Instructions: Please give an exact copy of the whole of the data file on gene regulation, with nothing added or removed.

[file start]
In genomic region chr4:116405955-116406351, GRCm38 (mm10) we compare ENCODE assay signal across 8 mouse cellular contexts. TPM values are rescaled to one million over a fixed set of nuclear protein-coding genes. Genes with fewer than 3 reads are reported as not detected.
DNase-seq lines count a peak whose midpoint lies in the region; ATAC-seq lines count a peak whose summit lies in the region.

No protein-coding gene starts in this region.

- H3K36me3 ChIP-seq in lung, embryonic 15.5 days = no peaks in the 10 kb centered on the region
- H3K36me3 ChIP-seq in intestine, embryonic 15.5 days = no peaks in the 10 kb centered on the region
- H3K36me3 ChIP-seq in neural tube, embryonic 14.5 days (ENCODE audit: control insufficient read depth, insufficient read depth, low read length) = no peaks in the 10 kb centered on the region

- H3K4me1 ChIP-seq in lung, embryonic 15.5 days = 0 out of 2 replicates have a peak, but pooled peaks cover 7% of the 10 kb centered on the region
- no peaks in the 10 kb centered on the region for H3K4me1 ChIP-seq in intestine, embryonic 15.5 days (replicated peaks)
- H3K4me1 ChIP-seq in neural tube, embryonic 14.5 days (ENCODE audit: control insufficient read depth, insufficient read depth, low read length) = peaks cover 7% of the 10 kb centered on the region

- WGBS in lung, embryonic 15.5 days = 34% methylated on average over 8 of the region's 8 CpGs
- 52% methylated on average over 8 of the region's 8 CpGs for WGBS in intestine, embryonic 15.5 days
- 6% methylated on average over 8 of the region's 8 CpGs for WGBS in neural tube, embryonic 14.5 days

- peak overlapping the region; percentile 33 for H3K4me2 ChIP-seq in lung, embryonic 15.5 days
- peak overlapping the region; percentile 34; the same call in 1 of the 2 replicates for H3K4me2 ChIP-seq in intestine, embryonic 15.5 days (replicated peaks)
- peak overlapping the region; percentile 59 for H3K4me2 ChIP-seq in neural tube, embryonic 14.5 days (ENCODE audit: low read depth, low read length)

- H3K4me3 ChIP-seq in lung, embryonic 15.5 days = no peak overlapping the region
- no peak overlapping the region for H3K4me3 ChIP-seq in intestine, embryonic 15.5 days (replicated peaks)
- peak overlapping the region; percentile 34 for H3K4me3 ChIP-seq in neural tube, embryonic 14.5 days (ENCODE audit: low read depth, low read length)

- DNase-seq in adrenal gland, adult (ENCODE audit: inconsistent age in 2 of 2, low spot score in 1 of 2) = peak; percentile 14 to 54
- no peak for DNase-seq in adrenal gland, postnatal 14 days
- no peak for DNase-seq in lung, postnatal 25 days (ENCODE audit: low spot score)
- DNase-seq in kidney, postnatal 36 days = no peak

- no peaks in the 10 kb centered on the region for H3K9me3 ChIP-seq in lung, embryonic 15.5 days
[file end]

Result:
In genomic region chr4:116405955-116406351, GRCm38 (mm10) we compare ENCODE assay signal across 8 mouse cellular contexts. TPM values are rescaled to one million over a fixed set of nuclear protein-coding genes. Genes with fewer than 3 reads are reported as not detected.
DNase-seq lines count a peak whose midpoint lies in the region; ATAC-seq lines count a peak whose summit lies in the region.

No protein-coding gene starts in this region.

- H3K36me3 ChIP-seq in lung, embryonic 15.5 days = no peaks in the 10 kb centered on the region
- H3K36me3 ChIP-seq in intestine, embryonic 15.5 days = no peaks in the 10 kb centered on the region
- H3K36me3 ChIP-seq in neural tube, embryonic 14.5 days (ENCODE audit: control insufficient read depth, insufficient read depth, low read length) = no peaks in the 10 kb centered on the region

- H3K4me1 ChIP-seq in lung, embryonic 15.5 days = 0 out of 2 replicates have a peak, but pooled peaks cover 7% of the 10 kb centered on the region
- no peaks in the 10 kb centered on the region for H3K4me1 ChIP-seq in intestine, embryonic 15.5 days (replicated peaks)
- H3K4me1 ChIP-seq in neural tube, embryonic 14.5 days (ENCODE audit: control insufficient read depth, insufficient read depth, low read length) = peaks cover 7% of the 10 kb centered on the region

- WGBS in lung, embryonic 15.5 days = 34% methylated on average over 8 of the region's 8 CpGs
- 52% methylated on average over 8 of the region's 8 CpGs for WGBS in intestine, embryonic 15.5 days
- 6% methylated on average over 8 of the region's 8 CpGs for WGBS in neural tube, embryonic 14.5 days

- peak overlapping the region; percentile 33 for H3K4me2 ChIP-seq in lung, embryonic 15.5 days
- peak overlapping the region; percentile 34; the same call in 1 of the 2 replicates for H3K4me2 ChIP-seq in intestine, embryonic 15.5 days (replicated peaks)
- peak overlapping the region; percentile 59 for H3K4me2 ChIP-seq in neural tube, embryonic 14.5 days (ENCODE audit: low read depth, low read length)

- H3K4me3 ChIP-seq in lung, embryonic 15.5 days = no peak overlapping the region
- no peak overlapping the region for H3K4me3 ChIP-seq in intestine, embryonic 15.5 days (replicated peaks)
- peak overlapping the region; percentile 34 for H3K4me3 ChIP-seq in neural tube, embryonic 14.5 days (ENCODE audit: low read depth, low read length)

- DNase-seq in adrenal gland, adult (ENCODE audit: inconsistent age in 2 of 2, low spot score in 1 of 2) = peak; percentile 14 to 54
- no peak for DNase-seq in adrenal gland, postnatal 14 days
- no peak for DNase-seq in lung, postnatal 25 days (ENCODE audit: low spot score)
- DNase-seq in kidney, postnatal 36 days = no peak

- no peaks in the 10 kb centered on the region for H3K9me3 ChIP-seq in lung, embryonic 15.5 days